“While CSXT expects rail traffic on the PAR System to grow over time, CSXT does not expect to make any significant changes in traffic routes or traffic volumes in the next few years,” the filing said.

Having Pan Am will extend CSX’s reach into Vermont, New Hampshire, Maine and Saint John, New Brunswick.

CSX is already the dominant Class 1 freight railroad in New England but said that because it is an end-to-end merger there will be no adverse effects on competition.

The petition said no short line railroads will lose competitive access and the Berkshire & Eastern will independently set rates on Pan Am Southern.

STB Won’t Reconsider Conditions Imposed on Massena Line Sale

February 26, 2021

In a 3-2 decision, the U.S. Surface Transportation Board declined to reconsider the conditions that it earlier placed on Canadian National’s proposed acquisition of CSX’s Massena Line in New York state.

The decision might end the transaction if the two railroad follow through on earlier contentions that they could not complete the deal unless the STB reconsidered a condition to allow CN to negotiate interchange agreements with short lines in Syracuse, New York.

The Massena Line extends from Syracuse to the Montreal region in Canada.

CN’s deal to buy the route had been announced in October 2019 and approved by the STB last April.

But a provision of the sale agreement banned CSX from negotiating direct interchange with the Finger Lakes Railway and the New York, Susquehanna & Western in Syracuse.

The STB’s latest action was revealed on Thursday afternoon and officials of CSX and CN told news reporters they were reviewing the decision before responding to it.

The STB decision cited “serious competitive concerns” and rejected the contention of the railroads that the Board erred in imposing a condition designed to protect B&LE, “a ‘sophisticated buyer’ capable of evaluating the commercial impacts of the transaction.”

The reference to B&LE refers to CN subsidiary Bessemer & Lake Erie, which operates in Ohio and Pennsylvania but had been designated by CN to operate the Massena Line under the CN banner.

“B&LE’s agreeing to a provision that the board has deemed anticompetitive does not remove the board’s authority to address the anticompetitive impacts of a transaction by ensuring a carrier’s ability to seek access or interchange with nearby carriers, consistent with the board’s statutory objectives,” the STB wrote in its decision.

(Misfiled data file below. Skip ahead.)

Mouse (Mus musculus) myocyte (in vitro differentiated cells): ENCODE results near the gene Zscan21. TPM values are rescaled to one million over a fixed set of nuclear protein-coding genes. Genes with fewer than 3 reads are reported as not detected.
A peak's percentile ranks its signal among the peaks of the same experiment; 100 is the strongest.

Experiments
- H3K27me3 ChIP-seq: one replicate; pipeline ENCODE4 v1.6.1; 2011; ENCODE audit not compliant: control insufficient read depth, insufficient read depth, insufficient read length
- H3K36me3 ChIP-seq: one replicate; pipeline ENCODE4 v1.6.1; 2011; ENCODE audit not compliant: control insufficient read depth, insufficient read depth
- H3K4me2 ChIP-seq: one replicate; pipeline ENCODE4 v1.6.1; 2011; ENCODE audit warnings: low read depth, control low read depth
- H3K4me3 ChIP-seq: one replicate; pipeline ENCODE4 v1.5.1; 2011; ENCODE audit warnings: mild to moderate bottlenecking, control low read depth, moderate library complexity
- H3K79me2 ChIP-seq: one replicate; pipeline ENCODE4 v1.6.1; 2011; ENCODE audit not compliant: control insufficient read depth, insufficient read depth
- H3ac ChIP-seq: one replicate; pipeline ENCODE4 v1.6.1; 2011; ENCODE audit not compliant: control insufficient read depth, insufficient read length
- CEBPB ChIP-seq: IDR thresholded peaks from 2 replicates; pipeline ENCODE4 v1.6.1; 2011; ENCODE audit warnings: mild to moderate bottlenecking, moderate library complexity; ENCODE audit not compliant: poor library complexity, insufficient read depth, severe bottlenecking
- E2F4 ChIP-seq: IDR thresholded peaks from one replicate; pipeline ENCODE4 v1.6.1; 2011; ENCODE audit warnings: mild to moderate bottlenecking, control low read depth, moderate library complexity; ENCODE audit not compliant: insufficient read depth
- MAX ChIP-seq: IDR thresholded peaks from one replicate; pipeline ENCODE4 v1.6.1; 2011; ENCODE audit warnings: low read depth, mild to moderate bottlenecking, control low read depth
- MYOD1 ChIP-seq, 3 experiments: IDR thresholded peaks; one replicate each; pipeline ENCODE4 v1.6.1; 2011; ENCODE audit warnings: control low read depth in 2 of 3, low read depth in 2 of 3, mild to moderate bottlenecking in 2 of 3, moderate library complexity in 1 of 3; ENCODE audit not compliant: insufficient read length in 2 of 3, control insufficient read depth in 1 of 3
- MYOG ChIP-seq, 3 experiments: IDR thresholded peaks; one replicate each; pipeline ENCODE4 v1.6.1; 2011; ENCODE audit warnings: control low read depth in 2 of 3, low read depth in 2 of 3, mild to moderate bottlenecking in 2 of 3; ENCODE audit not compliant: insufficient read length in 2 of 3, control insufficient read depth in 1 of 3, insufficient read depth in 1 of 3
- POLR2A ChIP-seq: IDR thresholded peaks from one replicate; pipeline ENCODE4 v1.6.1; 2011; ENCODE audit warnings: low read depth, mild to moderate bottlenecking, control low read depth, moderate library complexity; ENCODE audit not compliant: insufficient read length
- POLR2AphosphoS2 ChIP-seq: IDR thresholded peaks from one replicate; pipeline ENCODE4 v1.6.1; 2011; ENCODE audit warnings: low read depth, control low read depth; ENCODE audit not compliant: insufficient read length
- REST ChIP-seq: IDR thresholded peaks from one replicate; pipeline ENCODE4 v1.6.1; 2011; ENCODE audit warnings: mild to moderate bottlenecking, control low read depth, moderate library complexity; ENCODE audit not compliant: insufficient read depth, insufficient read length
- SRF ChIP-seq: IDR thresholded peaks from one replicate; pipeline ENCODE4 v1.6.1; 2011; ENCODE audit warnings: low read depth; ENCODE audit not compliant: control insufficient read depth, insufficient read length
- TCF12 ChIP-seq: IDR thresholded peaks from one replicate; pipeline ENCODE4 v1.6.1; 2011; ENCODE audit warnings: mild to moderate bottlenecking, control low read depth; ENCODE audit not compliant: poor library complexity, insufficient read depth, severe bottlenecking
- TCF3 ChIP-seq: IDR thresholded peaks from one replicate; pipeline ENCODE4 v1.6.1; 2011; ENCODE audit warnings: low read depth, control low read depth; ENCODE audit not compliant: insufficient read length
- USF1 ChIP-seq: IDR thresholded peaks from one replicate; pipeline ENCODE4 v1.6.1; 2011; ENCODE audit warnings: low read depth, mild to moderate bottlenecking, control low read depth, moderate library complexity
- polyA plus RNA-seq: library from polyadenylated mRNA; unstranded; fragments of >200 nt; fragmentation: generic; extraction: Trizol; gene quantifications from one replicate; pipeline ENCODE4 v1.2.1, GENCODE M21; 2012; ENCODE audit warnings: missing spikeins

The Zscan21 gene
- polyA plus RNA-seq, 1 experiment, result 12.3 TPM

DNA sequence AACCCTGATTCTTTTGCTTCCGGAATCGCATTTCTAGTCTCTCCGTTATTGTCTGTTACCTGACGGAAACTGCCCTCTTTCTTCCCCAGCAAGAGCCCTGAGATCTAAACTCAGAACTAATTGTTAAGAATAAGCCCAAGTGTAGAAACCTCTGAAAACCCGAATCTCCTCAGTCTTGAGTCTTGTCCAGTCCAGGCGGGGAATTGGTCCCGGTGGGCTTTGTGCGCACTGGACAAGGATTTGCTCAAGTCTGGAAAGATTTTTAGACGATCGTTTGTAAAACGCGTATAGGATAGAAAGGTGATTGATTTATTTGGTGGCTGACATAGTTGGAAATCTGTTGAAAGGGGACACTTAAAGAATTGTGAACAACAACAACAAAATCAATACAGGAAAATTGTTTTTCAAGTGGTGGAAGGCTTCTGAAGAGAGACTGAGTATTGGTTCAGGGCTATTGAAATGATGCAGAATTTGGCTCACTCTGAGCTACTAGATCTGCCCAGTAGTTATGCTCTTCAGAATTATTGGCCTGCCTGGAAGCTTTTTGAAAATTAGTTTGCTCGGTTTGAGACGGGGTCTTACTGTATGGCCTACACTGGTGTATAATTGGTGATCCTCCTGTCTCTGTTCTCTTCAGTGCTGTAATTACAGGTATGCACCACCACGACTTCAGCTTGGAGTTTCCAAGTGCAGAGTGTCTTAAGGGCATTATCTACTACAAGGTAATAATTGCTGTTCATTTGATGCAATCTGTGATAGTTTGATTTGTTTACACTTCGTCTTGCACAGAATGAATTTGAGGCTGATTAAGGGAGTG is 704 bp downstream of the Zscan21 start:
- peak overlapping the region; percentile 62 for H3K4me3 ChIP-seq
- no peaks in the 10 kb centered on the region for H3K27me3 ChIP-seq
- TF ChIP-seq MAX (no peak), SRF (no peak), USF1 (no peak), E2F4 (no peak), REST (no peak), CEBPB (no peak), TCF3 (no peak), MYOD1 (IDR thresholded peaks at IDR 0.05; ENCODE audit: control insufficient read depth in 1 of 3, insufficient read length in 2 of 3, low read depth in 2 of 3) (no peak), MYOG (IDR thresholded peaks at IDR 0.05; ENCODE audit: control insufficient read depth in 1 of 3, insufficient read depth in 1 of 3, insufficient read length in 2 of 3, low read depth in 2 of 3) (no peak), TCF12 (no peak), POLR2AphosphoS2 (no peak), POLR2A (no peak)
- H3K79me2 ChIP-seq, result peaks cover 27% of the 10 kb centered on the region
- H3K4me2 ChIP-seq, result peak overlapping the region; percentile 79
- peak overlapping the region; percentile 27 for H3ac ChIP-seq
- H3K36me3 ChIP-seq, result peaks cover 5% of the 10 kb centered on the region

STB members Patrick Fuchs and Michelle Schulz dissented with Fuchs writing that the majority on the Board had ignored the fact that CN and the Finger Lakes Railway can’t directly interchange today.

 “The majority’s erroneous attempt to perfect the transaction has delayed and jeopardized meaningful network improvements and may well discourage similar improvements in the future,” he wrote.

G&W Customers Invested $1.6B in Industrial Projects Last Year

February 12, 2021

Customers of Genesee & Wyoming railroads invested $1.6 billion on 45 new industrial projects across its rail network in 2020 the company said in a news release.

The release said this resulted in the generation of more than 800 jobs in communities across its network of 116 short line railroads.

Among those projects was a new facility for shipping automobiles in Fort Wayne, Indiana, and another facility for recycling zinc in Cass County, Indiana.

In a statement G&W Chief Commercial Officer Mike Peters said investments such as these are “testimony not only to the critical role of rail transportation in the supply chain, but also to the commitment and resiliency of our customers during the challenges of a global pandemic.”

Iowa Short Line Buys Flats Industrial Switcher

December 21, 2020

An Iowa short line railroad has acquired an EMD switch engine from the Flats Industrial Railroad of Cleveland.

The SW9m, No. 1202, has been purchased by the Davenport Industrial Railroad.

The unit was built in May 1951 for the Lehigh Valley where it worked until 1974.

It was later owned by U.S. Steel, which assigned it to its Youngstown & Northern property, and by the Lake Terminal Railroad.

The late Arthur Fournier acquired the 1202 in 1999 for use on his Flats Industrial Railroad.

It had been rebuilt in 1995 during its time on the Lake Terminal.

The switcher is expected to be moved to Iowa sometime this winter.

A recent report incorrectly stated the unit had been moved by the Flats Industrial in preparation for movement.

In fact, that move was done so that some brake rigging repair could be performed on the locomotive.

The Flats Industrial, which is located in downtown Cleveland, is idle these days due to lack of business